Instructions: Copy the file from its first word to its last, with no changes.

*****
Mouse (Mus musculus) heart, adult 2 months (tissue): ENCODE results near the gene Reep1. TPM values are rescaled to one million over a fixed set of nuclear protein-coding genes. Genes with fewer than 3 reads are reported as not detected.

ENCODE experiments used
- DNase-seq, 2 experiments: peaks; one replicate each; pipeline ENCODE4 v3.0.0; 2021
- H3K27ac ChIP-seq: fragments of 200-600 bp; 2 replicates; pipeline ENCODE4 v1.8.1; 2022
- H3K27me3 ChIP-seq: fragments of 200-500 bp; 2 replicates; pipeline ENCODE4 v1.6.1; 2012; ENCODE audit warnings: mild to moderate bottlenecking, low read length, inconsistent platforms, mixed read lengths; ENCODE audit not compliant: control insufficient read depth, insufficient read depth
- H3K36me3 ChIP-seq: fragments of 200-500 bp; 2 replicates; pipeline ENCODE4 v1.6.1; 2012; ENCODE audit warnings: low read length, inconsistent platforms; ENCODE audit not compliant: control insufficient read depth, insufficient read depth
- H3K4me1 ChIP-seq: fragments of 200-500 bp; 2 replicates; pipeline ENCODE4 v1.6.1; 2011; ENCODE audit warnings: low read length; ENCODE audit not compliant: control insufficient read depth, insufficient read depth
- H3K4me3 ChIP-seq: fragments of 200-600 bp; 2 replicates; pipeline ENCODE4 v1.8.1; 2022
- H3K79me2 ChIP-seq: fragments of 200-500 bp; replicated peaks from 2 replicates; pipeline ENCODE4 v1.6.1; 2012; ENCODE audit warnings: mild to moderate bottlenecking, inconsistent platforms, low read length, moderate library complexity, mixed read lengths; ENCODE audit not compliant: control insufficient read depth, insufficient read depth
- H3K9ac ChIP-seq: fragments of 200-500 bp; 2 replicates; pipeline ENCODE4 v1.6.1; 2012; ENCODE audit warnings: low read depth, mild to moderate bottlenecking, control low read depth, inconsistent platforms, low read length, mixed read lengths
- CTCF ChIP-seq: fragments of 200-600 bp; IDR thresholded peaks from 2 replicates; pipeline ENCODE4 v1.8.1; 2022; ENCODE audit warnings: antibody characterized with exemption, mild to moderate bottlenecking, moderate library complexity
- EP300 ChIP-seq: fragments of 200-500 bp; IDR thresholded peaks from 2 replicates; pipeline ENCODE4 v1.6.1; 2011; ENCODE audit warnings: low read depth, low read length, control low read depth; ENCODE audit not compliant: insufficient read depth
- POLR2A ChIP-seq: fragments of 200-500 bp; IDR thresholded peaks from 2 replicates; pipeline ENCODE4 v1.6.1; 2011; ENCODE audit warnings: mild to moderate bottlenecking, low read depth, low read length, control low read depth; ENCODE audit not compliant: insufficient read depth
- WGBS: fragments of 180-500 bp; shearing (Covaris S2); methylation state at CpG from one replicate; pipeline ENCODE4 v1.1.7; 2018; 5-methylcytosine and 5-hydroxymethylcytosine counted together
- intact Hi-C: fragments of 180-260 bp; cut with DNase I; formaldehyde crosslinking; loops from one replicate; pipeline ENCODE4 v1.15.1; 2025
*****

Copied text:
Mouse (Mus musculus) heart, adult 2 months (tissue): ENCODE results near the gene Reep1. TPM values are rescaled to one million over a fixed set of nuclear protein-coding genes. Genes with fewer than 3 reads are reported as not detected.

ENCODE experiments used
- DNase-seq, 2 experiments: peaks; one replicate each; pipeline ENCODE4 v3.0.0; 2021
- H3K27ac ChIP-seq: fragments of 200-600 bp; 2 replicates; pipeline ENCODE4 v1.8.1; 2022
- H3K27me3 ChIP-seq: fragments of 200-500 bp; 2 replicates; pipeline ENCODE4 v1.6.1; 2012; ENCODE audit warnings: mild to moderate bottlenecking, low read length, inconsistent platforms, mixed read lengths; ENCODE audit not compliant: control insufficient read depth, insufficient read depth
- H3K36me3 ChIP-seq: fragments of 200-500 bp; 2 replicates; pipeline ENCODE4 v1.6.1; 2012; ENCODE audit warnings: low read length, inconsistent platforms; ENCODE audit not compliant: control insufficient read depth, insufficient read depth
- H3K4me1 ChIP-seq: fragments of 200-500 bp; 2 replicates; pipeline ENCODE4 v1.6.1; 2011; ENCODE audit warnings: low read length; ENCODE audit not compliant: control insufficient read depth, insufficient read depth
- H3K4me3 ChIP-seq: fragments of 200-600 bp; 2 replicates; pipeline ENCODE4 v1.8.1; 2022
- H3K79me2 ChIP-seq: fragments of 200-500 bp; replicated peaks from 2 replicates; pipeline ENCODE4 v1.6.1; 2012; ENCODE audit warnings: mild to moderate bottlenecking, inconsistent platforms, low read length, moderate library complexity, mixed read lengths; ENCODE audit not compliant: control insufficient read depth, insufficient read depth
- H3K9ac ChIP-seq: fragments of 200-500 bp; 2 replicates; pipeline ENCODE4 v1.6.1; 2012; ENCODE audit warnings: low read depth, mild to moderate bottlenecking, control low read depth, inconsistent platforms, low read length, mixed read lengths
- CTCF ChIP-seq: fragments of 200-600 bp; IDR thresholded peaks from 2 replicates; pipeline ENCODE4 v1.8.1; 2022; ENCODE audit warnings: antibody characterized with exemption, mild to moderate bottlenecking, moderate library complexity
- EP300 ChIP-seq: fragments of 200-500 bp; IDR thresholded peaks from 2 replicates; pipeline ENCODE4 v1.6.1; 2011; ENCODE audit warnings: low read depth, low read length, control low read depth; ENCODE audit not compliant: insufficient read depth
- POLR2A ChIP-seq: fragments of 200-500 bp; IDR thresholded peaks from 2 replicates; pipeline ENCODE4 v1.6.1; 2011; ENCODE audit warnings: mild to moderate bottlenecking, low read depth, low read length, control low read depth; ENCODE audit not compliant: insufficient read depth
- WGBS: fragments of 180-500 bp; shearing (Covaris S2); methylation state at CpG from one replicate; pipeline ENCODE4 v1.1.7; 2018; 5-methylcytosine and 5-hydroxymethylcytosine counted together
- intact Hi-C: fragments of 180-260 bp; cut with DNase I; formaldehyde crosslinking; loops from one replicate; pipeline ENCODE4 v1.15.1; 2025